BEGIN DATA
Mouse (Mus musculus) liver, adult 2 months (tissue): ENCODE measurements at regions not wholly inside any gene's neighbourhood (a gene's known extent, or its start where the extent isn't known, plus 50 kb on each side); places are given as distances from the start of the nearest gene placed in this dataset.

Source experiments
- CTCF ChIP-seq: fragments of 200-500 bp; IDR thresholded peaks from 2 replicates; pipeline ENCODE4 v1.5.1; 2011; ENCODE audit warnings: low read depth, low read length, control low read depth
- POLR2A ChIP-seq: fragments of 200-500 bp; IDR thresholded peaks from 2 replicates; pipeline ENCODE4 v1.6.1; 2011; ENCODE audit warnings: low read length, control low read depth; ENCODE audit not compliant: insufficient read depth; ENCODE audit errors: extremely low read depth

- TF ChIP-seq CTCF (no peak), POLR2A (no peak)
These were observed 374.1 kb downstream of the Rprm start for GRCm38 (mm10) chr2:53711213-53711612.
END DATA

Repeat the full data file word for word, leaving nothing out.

Mouse (Mus musculus) liver, adult 2 months (tissue): ENCODE measurements at regions not wholly inside any gene's neighbourhood (a gene's known extent, or its start where the extent isn't known, plus 50 kb on each side); places are given as distances from the start of the nearest gene placed in this dataset.

Source experiments
- CTCF ChIP-seq: fragments of 200-500 bp; IDR thresholded peaks from 2 replicates; pipeline ENCODE4 v1.5.1; 2011; ENCODE audit warnings: low read depth, low read length, control low read depth
- POLR2A ChIP-seq: fragments of 200-500 bp; IDR thresholded peaks from 2 replicates; pipeline ENCODE4 v1.6.1; 2011; ENCODE audit warnings: low read length, control low read depth; ENCODE audit not compliant: insufficient read depth; ENCODE audit errors: extremely low read depth

- TF ChIP-seq CTCF (no peak), POLR2A (no peak)
These were observed 374.1 kb downstream of the Rprm start for GRCm38 (mm10) chr2:53711213-53711612.